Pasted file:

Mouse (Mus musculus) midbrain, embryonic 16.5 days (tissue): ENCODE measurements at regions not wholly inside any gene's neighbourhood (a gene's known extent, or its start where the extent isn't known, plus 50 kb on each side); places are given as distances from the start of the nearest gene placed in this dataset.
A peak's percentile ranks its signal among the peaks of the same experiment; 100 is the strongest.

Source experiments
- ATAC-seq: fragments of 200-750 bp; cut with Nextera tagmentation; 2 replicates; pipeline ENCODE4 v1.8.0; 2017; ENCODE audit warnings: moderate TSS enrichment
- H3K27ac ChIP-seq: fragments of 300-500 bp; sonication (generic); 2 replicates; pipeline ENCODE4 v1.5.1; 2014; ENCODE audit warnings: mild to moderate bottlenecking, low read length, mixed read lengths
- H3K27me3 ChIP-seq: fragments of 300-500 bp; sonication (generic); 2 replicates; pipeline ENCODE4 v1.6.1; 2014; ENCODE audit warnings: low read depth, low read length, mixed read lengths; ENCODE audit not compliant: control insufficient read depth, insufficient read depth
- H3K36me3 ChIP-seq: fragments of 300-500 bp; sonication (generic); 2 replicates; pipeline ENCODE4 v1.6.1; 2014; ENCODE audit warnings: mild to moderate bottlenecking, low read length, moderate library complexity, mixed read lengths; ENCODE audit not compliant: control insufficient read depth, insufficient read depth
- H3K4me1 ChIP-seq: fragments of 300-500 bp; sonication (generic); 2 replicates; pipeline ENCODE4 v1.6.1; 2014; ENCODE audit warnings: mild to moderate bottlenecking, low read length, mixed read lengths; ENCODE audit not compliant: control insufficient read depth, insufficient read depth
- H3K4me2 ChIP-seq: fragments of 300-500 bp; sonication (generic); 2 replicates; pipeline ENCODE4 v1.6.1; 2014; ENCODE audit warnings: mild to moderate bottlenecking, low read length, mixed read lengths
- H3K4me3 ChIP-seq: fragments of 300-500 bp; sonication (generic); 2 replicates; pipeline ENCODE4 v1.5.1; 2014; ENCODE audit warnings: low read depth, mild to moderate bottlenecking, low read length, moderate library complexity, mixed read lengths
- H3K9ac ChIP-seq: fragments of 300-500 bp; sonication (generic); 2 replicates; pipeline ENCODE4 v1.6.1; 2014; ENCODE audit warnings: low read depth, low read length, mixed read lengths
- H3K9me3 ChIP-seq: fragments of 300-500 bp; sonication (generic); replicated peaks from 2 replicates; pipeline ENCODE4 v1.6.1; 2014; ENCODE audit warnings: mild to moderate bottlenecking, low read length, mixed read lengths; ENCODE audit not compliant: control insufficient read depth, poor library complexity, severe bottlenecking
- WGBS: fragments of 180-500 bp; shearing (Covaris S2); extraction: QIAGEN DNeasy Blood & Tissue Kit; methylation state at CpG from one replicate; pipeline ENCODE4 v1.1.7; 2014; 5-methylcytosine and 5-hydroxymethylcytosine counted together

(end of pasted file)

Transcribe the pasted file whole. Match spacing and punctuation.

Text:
Mouse (Mus musculus) midbrain, embryonic 16.5 days (tissue): ENCODE measurements at regions not wholly inside any gene's neighbourhood (a gene's known extent, or its start where the extent isn't known, plus 50 kb on each side); places are given as distances from the start of the nearest gene placed in this dataset.
A peak's percentile ranks its signal among the peaks of the same experiment; 100 is the strongest.

Source experiments
- ATAC-seq: fragments of 200-750 bp; cut with Nextera tagmentation; 2 replicates; pipeline ENCODE4 v1.8.0; 2017; ENCODE audit warnings: moderate TSS enrichment
- H3K27ac ChIP-seq: fragments of 300-500 bp; sonication (generic); 2 replicates; pipeline ENCODE4 v1.5.1; 2014; ENCODE audit warnings: mild to moderate bottlenecking, low read length, mixed read lengths
- H3K27me3 ChIP-seq: fragments of 300-500 bp; sonication (generic); 2 replicates; pipeline ENCODE4 v1.6.1; 2014; ENCODE audit warnings: low read depth, low read length, mixed read lengths; ENCODE audit not compliant: control insufficient read depth, insufficient read depth
- H3K36me3 ChIP-seq: fragments of 300-500 bp; sonication (generic); 2 replicates; pipeline ENCODE4 v1.6.1; 2014; ENCODE audit warnings: mild to moderate bottlenecking, low read length, moderate library complexity, mixed read lengths; ENCODE audit not compliant: control insufficient read depth, insufficient read depth
- H3K4me1 ChIP-seq: fragments of 300-500 bp; sonication (generic); 2 replicates; pipeline ENCODE4 v1.6.1; 2014; ENCODE audit warnings: mild to moderate bottlenecking, low read length, mixed read lengths; ENCODE audit not compliant: control insufficient read depth, insufficient read depth
- H3K4me2 ChIP-seq: fragments of 300-500 bp; sonication (generic); 2 replicates; pipeline ENCODE4 v1.6.1; 2014; ENCODE audit warnings: mild to moderate bottlenecking, low read length, mixed read lengths
- H3K4me3 ChIP-seq: fragments of 300-500 bp; sonication (generic); 2 replicates; pipeline ENCODE4 v1.5.1; 2014; ENCODE audit warnings: low read depth, mild to moderate bottlenecking, low read length, moderate library complexity, mixed read lengths
- H3K9ac ChIP-seq: fragments of 300-500 bp; sonication (generic); 2 replicates; pipeline ENCODE4 v1.6.1; 2014; ENCODE audit warnings: low read depth, low read length, mixed read lengths
- H3K9me3 ChIP-seq: fragments of 300-500 bp; sonication (generic); replicated peaks from 2 replicates; pipeline ENCODE4 v1.6.1; 2014; ENCODE audit warnings: mild to moderate bottlenecking, low read length, mixed read lengths; ENCODE audit not compliant: control insufficient read depth, poor library complexity, severe bottlenecking
- WGBS: fragments of 180-500 bp; shearing (Covaris S2); extraction: QIAGEN DNeasy Blood & Tissue Kit; methylation state at CpG from one replicate; pipeline ENCODE4 v1.1.7; 2014; 5-methylcytosine and 5-hydroxymethylcytosine counted together